It’s a little slow in the beta I’ve had, but it’s a good idea that will hopefully get even faster and smarter over time. And it’s a hint of the types of new ideas Adobe wants to slowly introduce to the mix from its bag of cloud and AI tricks, a suite of technologies the company broadly refers to as “Sensei.”
(One other thing coming: the ability for Lightroom CC to automatically show you the “best” photos you took based on sharpness, color, and other factors, and it will show you fewer duplicates. Best of all, there’s a slider in this view, so that if you feel the AI is showing you too much or too little, you can simply adjust until you’re comfortable that it’s not hiding a gem or two.)
Overall, as loopy as some of the name changes sound, I think this evolution is genuinely for the better. Lightroom CC is what the Lightroom experience shouldhave been for the last few years. As long as Adobe took that time to make sure it got this right, it will have been worth it to have a full library of your images accessible and editable anywhere.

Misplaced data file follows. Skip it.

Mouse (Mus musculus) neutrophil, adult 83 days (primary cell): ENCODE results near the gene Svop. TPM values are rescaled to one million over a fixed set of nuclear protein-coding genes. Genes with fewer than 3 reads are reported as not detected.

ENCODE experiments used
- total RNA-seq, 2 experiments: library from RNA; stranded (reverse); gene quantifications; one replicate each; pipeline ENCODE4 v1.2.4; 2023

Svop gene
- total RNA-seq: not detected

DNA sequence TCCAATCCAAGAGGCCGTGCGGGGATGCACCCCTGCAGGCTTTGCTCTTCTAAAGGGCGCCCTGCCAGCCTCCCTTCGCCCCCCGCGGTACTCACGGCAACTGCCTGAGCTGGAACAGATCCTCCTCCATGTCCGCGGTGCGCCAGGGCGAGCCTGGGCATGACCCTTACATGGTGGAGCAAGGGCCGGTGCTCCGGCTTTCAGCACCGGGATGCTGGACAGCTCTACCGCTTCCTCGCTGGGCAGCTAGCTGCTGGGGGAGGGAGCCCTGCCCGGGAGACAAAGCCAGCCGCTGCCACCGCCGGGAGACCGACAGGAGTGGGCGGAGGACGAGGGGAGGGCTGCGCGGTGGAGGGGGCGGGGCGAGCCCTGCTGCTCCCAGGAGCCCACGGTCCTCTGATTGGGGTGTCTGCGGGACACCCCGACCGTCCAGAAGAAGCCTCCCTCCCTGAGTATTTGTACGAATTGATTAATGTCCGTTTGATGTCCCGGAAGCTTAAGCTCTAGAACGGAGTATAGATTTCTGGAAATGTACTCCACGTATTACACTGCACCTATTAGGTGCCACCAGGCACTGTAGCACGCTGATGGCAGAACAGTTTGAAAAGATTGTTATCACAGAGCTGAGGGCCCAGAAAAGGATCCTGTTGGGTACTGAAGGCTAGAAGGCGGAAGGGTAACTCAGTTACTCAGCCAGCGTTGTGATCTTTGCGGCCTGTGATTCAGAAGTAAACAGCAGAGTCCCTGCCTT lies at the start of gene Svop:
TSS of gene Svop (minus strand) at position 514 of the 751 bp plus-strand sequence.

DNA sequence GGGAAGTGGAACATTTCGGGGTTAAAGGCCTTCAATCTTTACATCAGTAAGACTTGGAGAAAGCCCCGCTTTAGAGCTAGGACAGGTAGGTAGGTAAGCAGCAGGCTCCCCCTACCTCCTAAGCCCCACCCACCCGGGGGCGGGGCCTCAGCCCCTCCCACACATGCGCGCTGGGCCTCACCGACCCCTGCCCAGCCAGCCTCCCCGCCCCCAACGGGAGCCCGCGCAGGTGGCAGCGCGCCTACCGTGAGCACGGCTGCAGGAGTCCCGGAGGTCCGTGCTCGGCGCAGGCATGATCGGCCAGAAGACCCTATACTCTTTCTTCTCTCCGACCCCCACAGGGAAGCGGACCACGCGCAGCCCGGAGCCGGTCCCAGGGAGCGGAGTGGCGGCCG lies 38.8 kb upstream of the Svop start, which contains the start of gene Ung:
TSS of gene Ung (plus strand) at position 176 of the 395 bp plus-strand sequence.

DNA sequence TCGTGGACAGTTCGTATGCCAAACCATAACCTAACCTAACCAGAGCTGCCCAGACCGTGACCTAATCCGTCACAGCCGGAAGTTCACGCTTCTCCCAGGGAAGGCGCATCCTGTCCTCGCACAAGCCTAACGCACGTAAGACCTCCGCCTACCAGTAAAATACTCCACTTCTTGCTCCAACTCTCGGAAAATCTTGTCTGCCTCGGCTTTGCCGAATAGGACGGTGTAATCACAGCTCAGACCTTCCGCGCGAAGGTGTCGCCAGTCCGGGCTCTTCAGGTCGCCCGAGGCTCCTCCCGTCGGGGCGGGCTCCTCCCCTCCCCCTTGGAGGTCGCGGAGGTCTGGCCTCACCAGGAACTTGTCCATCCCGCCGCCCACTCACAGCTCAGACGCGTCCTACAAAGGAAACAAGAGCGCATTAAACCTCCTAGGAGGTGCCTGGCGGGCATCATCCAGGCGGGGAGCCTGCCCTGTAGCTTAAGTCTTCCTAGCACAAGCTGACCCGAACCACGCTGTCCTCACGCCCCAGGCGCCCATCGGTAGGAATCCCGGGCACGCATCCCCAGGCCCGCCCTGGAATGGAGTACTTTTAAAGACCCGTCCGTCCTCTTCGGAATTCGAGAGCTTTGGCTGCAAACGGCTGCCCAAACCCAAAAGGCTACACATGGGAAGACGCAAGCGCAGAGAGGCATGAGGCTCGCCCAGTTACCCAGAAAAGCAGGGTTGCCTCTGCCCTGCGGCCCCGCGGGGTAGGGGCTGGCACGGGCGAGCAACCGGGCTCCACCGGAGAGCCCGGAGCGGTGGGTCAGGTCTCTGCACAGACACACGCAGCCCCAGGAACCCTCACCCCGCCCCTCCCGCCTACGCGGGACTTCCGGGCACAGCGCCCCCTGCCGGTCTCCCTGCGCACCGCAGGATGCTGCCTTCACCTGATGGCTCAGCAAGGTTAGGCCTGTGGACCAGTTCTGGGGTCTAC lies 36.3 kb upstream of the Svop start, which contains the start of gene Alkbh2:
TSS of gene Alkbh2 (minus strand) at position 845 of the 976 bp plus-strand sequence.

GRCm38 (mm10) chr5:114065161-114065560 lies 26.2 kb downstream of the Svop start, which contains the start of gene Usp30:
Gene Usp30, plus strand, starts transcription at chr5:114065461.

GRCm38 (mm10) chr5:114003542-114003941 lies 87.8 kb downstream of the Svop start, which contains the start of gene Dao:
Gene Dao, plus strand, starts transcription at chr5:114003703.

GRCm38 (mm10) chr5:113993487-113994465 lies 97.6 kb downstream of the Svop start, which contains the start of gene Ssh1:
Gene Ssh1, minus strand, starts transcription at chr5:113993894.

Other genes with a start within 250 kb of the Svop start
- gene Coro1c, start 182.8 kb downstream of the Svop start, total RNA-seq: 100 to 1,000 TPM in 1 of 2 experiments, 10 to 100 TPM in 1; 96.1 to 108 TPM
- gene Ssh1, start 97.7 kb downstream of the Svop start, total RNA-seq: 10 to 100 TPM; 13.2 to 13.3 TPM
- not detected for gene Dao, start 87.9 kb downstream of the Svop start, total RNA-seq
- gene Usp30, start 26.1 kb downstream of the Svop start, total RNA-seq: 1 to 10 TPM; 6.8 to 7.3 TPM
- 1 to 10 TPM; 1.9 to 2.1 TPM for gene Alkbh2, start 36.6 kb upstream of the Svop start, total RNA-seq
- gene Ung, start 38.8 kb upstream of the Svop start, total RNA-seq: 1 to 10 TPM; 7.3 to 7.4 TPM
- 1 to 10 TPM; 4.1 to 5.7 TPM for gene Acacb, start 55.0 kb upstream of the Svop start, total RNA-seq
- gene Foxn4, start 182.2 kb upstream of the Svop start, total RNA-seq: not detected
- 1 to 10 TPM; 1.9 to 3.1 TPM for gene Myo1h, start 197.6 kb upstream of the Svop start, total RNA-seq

If you don’t want to mess with Adobe’s insistence on cloud storage and syncing, you can stick with regular old Lightroom. You just have to live with a new name — but you at least get a few well-needed upgrades, and Hogarty says his team has “a pretty healthy backlog” of other ones waiting in the wings for 2018.
Of course, in the time it took Adobe to get this “Lightroom everywhere” idea out the door, companies like Google and Apple have built their own versions of cloud-connected photo services. There will always be photographers who are so married to Lightroom that the option of switching to, say, Apple’s combination of Photos and iCloud isn’t even on the table. It will be up to Lightroom CC to convince the rest of the world’s photographers that Adobe’s way is best.
As for Lightroom 6 — the last remaining standalone version of Lightroom to be released completely outside of the Creative Cloud ecosystem — here’s what Adobe has to say:
Lightroom 6 is the last stand-alone version of Lightroom that can be purchased outside of a Creative Cloud membership. There will not be a Lightroom 7 perpetual offering. Lightroom 6 will remain for sale for an undetermined amount of time, but will no longer be updated with camera support or bug fixes after the end of 2017. Lightroom 6.13 with support for the Nikon D850 will be released on October 26th, 2017.
Try as it might, Adobe will never be able please everyone.